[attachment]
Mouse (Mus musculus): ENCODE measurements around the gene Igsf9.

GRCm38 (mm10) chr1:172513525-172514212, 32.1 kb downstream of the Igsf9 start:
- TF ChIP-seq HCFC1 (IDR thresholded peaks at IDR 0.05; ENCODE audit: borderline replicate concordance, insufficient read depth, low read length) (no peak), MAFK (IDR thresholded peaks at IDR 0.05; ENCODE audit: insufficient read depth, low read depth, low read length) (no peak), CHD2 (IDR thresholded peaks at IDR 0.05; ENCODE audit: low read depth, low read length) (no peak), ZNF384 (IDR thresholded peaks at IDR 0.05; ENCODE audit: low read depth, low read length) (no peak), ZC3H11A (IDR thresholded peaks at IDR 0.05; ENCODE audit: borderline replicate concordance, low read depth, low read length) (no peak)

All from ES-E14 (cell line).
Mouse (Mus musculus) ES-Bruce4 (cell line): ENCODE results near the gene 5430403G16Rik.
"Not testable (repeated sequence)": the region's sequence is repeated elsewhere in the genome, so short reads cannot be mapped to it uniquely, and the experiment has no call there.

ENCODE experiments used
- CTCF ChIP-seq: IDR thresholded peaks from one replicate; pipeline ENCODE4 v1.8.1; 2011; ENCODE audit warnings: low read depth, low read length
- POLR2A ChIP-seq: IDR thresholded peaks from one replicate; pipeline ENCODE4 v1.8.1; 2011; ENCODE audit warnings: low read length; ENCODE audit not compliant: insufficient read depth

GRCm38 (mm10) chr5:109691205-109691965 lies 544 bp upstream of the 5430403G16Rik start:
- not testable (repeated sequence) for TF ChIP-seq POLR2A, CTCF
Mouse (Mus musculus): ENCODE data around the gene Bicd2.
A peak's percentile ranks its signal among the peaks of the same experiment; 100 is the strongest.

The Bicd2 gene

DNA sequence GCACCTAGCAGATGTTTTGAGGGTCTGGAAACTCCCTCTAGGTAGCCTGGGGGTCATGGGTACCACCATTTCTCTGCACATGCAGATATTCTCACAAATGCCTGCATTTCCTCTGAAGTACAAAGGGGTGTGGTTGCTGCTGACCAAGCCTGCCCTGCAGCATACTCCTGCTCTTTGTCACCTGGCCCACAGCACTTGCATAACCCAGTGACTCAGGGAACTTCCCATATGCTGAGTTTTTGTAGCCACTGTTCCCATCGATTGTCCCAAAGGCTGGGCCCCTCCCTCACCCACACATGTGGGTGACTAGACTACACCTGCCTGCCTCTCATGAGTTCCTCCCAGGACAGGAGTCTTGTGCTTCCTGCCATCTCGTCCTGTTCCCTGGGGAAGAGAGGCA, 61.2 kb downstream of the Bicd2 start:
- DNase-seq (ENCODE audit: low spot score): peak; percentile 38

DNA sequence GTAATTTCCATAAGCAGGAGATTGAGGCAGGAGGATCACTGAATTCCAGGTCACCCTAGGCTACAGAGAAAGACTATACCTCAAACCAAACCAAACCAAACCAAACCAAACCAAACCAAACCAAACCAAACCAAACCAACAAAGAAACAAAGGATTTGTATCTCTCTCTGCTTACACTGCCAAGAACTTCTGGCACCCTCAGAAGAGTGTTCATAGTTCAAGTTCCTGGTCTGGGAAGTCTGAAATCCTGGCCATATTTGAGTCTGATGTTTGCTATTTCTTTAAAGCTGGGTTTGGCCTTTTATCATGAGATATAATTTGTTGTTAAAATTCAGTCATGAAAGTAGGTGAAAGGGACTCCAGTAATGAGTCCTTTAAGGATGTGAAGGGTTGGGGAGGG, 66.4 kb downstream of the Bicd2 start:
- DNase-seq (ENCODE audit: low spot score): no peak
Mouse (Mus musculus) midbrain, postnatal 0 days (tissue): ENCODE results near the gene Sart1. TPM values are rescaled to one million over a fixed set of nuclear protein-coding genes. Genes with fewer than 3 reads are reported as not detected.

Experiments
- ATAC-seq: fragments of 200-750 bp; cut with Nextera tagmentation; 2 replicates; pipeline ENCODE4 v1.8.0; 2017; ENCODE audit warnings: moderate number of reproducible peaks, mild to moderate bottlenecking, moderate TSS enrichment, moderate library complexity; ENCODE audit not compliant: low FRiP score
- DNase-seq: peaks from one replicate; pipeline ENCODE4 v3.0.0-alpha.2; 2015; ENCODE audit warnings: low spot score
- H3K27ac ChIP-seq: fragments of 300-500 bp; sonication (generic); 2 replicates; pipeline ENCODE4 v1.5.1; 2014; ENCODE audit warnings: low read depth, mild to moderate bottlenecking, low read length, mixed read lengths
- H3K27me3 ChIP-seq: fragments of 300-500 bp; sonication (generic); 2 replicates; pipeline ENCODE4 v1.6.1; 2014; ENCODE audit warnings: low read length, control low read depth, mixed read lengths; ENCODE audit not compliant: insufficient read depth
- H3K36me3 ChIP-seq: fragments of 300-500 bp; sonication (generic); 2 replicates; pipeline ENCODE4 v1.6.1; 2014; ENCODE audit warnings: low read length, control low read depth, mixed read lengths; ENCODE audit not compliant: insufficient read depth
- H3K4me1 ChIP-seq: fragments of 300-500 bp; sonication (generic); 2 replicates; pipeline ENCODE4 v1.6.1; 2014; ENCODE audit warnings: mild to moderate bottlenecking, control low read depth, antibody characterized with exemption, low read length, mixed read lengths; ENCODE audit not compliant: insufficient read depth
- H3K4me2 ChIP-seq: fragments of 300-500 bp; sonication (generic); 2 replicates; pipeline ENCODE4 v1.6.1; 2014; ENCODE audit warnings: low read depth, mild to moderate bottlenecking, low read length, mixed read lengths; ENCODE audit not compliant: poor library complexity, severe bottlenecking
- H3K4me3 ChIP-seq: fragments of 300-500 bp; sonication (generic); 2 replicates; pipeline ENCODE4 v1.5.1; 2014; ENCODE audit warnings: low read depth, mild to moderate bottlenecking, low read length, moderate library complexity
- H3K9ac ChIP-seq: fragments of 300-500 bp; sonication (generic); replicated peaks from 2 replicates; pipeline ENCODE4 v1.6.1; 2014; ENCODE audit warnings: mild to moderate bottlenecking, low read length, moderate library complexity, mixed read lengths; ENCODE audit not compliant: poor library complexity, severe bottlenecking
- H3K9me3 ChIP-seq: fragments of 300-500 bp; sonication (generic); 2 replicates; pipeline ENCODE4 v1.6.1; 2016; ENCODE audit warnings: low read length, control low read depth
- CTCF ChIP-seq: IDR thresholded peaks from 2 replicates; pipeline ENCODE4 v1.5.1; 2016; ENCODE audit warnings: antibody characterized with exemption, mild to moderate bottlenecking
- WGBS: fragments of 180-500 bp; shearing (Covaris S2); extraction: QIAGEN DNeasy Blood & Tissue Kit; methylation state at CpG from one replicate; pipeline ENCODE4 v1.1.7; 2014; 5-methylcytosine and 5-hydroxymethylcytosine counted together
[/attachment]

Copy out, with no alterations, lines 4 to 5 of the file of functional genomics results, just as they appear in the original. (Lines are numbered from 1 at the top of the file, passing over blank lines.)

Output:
All from ES-E14 (cell line).
Mouse (Mus musculus) ES-Bruce4 (cell line): ENCODE results near the gene 5430403G16Rik.